Twenty-five years of the Troubles have produced precious few political plays, and not a single classic drama. I find this extraordinary, particularly when I think of how Sean O'Casey's plays, written in the early years of the IRA, had such insights into the period, the violence, the despair and the tenderness of his Dublin tenement communities.
Northern Ireland should have produced more political drama. But then does any part of the United Kingdom or any schism within it produce political drama any more?
Stephen Daldry, artistic director of the Royal Court, the home of new playwriting, believes so. 'The politically driven writing of the Seventies and Eighties has, unsurprisingly, fallen into abeyance (pace David Hare). In its place has grown an interest in the politics of the individual, the politics of sexuality and gender, a concern with violence and nationalism, mental illness and taboo, innocence and evil, coincidence and the supernatural.'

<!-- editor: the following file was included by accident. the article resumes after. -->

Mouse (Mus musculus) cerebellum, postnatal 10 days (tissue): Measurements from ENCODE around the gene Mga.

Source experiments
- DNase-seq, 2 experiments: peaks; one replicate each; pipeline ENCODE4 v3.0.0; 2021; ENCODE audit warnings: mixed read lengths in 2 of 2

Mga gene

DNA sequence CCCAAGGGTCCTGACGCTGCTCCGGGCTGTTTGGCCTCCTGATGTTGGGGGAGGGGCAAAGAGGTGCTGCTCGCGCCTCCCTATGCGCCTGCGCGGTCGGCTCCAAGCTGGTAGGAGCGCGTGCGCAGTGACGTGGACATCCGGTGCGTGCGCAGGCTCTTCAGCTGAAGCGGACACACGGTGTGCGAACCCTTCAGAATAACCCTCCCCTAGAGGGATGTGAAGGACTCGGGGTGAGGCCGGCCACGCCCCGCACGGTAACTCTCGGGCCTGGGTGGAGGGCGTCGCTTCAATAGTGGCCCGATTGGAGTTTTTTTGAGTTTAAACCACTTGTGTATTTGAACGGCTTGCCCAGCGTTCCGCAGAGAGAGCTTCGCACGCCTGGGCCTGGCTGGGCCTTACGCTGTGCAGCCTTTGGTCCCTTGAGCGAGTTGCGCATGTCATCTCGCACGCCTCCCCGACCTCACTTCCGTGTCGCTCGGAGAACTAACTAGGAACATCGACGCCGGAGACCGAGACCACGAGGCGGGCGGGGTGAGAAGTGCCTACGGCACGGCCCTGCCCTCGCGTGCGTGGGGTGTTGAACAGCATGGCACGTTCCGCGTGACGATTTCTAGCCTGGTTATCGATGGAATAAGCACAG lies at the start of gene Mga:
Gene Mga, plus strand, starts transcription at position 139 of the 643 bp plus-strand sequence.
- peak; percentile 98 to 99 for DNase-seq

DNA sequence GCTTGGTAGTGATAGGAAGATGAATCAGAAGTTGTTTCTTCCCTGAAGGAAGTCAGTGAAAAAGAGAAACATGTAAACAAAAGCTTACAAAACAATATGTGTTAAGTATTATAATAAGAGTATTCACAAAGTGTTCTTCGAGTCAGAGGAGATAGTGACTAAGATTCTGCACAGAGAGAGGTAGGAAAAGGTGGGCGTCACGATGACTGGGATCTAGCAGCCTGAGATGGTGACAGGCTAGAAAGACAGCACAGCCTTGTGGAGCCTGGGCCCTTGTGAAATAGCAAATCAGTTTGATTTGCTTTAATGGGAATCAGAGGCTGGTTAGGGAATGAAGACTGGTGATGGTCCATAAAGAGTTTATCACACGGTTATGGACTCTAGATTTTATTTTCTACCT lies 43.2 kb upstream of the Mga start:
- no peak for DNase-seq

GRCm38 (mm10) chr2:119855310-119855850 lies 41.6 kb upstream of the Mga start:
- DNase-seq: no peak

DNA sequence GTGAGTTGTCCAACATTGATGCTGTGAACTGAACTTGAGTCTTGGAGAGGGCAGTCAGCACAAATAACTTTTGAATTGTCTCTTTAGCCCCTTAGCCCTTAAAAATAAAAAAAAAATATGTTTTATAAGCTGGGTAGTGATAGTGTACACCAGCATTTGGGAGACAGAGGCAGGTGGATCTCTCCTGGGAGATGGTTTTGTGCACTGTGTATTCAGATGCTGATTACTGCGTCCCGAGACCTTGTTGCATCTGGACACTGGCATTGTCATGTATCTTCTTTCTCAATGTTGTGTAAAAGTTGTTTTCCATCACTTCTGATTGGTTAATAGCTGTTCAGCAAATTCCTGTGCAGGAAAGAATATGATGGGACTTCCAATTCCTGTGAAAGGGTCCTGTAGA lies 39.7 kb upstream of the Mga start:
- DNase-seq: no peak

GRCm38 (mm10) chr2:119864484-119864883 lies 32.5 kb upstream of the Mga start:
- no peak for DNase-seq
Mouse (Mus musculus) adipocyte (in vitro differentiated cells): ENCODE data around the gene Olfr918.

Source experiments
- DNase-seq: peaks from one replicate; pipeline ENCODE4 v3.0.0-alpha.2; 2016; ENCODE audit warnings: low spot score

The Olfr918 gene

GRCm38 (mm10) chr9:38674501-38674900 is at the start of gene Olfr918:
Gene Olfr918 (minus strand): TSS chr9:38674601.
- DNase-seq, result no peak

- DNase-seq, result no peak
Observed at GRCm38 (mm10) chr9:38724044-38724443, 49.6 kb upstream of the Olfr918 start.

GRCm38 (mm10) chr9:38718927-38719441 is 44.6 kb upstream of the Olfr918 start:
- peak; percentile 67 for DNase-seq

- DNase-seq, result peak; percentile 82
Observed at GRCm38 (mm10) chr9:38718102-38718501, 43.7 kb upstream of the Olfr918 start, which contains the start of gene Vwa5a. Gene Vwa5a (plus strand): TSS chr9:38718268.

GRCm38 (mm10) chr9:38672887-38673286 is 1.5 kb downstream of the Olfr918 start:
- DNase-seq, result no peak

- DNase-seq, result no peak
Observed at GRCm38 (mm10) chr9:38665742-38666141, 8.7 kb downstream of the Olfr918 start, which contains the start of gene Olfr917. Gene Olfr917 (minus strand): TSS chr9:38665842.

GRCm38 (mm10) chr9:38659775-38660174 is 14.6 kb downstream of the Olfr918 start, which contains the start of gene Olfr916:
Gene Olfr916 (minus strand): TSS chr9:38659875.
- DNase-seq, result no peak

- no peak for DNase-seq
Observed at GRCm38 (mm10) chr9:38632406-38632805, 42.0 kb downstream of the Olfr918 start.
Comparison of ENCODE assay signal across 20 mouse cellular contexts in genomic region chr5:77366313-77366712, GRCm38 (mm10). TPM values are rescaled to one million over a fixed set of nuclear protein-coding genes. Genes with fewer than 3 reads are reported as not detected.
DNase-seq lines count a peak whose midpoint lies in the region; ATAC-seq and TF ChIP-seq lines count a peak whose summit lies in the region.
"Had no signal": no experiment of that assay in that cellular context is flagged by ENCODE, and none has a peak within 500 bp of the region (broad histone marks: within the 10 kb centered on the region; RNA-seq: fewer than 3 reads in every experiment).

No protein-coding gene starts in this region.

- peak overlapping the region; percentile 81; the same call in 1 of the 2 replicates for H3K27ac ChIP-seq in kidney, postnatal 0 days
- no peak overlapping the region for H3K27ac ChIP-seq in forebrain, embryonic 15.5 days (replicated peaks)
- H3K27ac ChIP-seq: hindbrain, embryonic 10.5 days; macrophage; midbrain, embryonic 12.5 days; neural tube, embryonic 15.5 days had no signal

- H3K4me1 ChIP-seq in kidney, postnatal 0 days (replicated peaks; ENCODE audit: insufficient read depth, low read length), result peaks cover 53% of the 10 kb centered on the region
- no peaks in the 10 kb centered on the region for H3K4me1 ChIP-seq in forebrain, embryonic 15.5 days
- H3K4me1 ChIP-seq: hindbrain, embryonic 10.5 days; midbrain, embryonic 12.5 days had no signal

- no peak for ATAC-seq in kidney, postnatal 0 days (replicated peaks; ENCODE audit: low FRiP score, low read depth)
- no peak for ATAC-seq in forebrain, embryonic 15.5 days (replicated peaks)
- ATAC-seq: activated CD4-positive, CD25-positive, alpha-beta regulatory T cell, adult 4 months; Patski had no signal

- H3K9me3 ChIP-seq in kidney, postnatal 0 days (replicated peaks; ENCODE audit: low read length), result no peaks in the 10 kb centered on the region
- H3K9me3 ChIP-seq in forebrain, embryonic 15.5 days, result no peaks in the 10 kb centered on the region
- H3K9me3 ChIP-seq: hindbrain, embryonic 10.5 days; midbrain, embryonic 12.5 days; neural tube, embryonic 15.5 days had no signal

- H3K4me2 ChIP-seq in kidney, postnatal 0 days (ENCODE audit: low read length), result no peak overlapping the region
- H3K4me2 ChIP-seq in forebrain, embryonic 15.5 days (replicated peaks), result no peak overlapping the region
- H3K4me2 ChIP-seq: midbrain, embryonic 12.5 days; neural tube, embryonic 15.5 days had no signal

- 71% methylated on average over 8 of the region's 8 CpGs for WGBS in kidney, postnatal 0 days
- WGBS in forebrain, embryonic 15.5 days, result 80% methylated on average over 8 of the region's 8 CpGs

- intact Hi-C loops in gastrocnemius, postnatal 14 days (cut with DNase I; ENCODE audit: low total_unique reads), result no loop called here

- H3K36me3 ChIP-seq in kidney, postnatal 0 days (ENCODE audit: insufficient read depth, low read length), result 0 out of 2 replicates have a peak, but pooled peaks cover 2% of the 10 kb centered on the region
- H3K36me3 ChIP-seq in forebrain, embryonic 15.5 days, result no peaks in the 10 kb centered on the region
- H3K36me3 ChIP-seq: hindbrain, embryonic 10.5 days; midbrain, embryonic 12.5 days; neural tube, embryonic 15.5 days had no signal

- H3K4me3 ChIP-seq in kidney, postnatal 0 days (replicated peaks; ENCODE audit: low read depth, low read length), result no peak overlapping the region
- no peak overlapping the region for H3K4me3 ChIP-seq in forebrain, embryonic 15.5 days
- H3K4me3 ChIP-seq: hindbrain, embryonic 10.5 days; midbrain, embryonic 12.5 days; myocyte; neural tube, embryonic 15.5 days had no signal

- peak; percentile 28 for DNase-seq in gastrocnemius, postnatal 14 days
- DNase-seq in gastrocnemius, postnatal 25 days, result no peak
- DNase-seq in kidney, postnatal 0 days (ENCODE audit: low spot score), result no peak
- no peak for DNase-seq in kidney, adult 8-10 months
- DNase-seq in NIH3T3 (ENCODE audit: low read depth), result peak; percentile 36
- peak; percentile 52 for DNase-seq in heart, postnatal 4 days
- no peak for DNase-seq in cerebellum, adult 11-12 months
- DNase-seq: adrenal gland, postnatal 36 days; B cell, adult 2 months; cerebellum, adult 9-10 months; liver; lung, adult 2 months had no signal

Well, that's just about everything really, isn't it? Plays about the supernatural, sexuality and the all-embracing 'politics of the individual' are now political theatre. Neither aspiring nor successful playwrights seem to be turned on by politics. At this year's Edinburgh Festival, just about the only political play in the traditional sense was Aeschylus's Oresteia.
Ian Brown, artistic director of the Traverse Theatre in Edinburgh, suggests that playwrights have to be passionate about their subject and that we live in a time when nobody feels passionately about politics. At least not politics on the grand scale. People are passionate about local issues, about stopping motorway extensions encroaching on countryside.
There are still radical new playwrights, Brown says, citing the Canadian wunderkind Brad Fraser. Fraser's exploration of a gay seduction of a straight married man, Poor Superman, a Play with Captions, is innovative in form and design; but apart from brief mentions of Calgary, the play is geographically and politically rootless. What are Canadian attitudes to homosexuality and Aids? You're none the wiser after the play.
The one play currently in London that looks at how a political event affected its characters socially and psychologically is Arthur Miller's Broken Glass, set in 1938. New writers must find inspiration in contemporary politics if, once again, the stage is to become a catalyst for political change. Daldry should remember that Jimmy Porter wasn't just angry about his marriage and his relationships. He was angry about Suez. He was angry about England.Reuse content